Delhi: Herd immunity only through vaccination

The third sero survey in Delhi, which has revealed that seroprevalence has declined to 25.1%, instead of going up, has made one thing clear: we cannot depend on Covid-19 to run its course in order to develop herd immunity.

Delhi: Herd immunity only through vaccination
NEW DELHI: The third sero survey in Delhi, which has revealed that seroprevalence has declined to 25.1%, instead of going up, has made one thing clear: we cannot depend on Covid-19 to run its course in order to develop herd immunity.

Epidemiologists say it may take months to achieve herd immunity through the natural process and this may entail loss of many more lives. Therefore, experts say, it is important to wear masks in crowded places and follow social distancing.

Herd immunity refers to a point in an epidemic situation when a virus can no longer spread easily because enough people are immune to it.


According to Dr N K Mehra, ICMR emeritus scientist (honorary) and former dean of AIIMS, at least 60% to 70% of the population needs to get infected to achieve herd immunity against Covid-19. “If you consider the mortality rate of the disease to be 1% or less as suggested in multiple studies, it would mean loss of thousands of more lives in the country,” he said.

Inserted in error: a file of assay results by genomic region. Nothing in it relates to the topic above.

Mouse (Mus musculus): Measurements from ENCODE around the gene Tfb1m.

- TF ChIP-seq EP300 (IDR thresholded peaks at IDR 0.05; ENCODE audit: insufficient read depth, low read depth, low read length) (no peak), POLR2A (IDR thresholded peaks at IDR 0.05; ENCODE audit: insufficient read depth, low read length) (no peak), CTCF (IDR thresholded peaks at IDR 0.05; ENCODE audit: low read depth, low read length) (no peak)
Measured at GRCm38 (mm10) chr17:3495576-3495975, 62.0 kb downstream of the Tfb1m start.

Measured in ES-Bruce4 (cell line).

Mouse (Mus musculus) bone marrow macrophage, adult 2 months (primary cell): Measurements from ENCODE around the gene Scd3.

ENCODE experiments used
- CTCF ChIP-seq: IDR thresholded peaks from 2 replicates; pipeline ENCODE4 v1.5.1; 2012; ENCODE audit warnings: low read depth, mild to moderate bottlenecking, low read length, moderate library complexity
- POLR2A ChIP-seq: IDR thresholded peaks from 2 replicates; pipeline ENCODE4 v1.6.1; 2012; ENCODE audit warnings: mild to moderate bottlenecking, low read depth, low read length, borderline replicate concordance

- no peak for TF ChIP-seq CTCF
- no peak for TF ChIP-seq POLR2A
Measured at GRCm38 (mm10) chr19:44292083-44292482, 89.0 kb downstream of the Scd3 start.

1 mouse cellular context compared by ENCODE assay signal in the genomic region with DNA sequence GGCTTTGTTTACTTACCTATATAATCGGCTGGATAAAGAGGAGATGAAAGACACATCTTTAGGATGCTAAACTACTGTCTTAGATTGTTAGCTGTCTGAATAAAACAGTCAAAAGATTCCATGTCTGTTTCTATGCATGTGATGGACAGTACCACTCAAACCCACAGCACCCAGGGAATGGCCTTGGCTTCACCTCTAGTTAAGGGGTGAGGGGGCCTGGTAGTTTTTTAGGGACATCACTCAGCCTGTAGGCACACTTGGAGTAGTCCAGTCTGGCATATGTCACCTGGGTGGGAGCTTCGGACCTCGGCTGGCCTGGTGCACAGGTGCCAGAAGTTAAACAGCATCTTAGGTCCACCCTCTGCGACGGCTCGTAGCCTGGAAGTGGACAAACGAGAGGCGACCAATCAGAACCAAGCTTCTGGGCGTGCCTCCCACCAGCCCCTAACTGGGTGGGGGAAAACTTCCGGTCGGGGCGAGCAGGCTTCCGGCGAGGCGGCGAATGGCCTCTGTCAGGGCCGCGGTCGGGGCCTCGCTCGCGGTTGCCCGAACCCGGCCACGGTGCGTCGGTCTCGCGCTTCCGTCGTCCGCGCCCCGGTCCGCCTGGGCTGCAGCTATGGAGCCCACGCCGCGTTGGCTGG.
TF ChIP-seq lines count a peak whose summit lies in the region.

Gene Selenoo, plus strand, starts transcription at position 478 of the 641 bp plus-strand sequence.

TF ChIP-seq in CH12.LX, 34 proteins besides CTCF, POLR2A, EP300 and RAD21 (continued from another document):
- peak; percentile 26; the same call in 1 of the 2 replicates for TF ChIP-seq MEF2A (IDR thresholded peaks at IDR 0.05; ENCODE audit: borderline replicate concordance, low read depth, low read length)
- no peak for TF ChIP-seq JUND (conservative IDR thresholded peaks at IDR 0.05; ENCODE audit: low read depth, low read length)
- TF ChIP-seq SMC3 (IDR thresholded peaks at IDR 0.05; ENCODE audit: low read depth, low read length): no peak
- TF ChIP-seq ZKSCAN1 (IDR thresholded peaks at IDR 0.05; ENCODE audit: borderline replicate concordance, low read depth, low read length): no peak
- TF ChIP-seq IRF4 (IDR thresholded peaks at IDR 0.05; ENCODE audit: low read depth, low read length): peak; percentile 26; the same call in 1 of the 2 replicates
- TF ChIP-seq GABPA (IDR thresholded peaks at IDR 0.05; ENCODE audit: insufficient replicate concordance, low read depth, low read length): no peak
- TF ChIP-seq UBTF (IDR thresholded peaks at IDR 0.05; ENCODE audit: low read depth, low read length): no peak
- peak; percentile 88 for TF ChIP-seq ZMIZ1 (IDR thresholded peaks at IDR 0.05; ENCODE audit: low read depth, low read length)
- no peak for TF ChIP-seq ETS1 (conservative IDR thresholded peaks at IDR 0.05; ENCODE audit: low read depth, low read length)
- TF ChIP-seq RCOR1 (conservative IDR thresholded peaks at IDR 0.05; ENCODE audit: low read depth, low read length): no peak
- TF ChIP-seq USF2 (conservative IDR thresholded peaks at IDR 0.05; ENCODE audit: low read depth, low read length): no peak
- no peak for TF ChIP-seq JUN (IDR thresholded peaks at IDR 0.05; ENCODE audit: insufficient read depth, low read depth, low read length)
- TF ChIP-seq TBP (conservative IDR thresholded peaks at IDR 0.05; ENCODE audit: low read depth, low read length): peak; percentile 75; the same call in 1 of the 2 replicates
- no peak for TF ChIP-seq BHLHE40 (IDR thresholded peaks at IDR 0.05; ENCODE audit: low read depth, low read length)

Already, data shows, more than 98,000 people have died due to Covid-19 across India. In Delhi, 5,401 people have died after contracting the infection. Delhi reported its first case of Covid-19 on March 2 when a 45-year-old man with a history of travel to Italy tested positive for the disease.

“Preventive vaccination is the only way to develop herd immunity against Covid-19. People should wear masks and follow physical distancing norms to protect themselves from contracting the disease until a vaccine is available,” said Dr S K Sarin, director of Institute of Liver and Biliary Sciences (ILBS).
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One of the lead researchers of the sero survey told TOI that antibodies against Covid-19 weren’t detectable in many people. “We tested around 300 people who had tested positive for Covid-19 through RT-PCR. Nearly 34% of them did not have detectable Covid antibodies,” the researcher said. This may explain why the percentage of people having Covid antibodies has reduced in the latest survey.

In the sero surveys carried out by the Delhi government in July and August, the seroprevalence stood at 22.8% and 28.7%, respectively. However, the latest survey conducted in the first week of September shows that only about 25.1% had detectable Covid antibodies. “It is possible that the antibodies waned in many people. Also, the survey carried out this time involved more people from urban areas which could explain the difference,” the researcher said.

Dr Mehra, however, said the waning of antibodies in persons who have tested positive for Covid-19 shouldn’t cause concern. “Antibody responses always decline after the infection. But there is an effective pool of other cells (B cells) that maintain immunological memory against the pathogen. These are enough to protect against re-infection,” he added.
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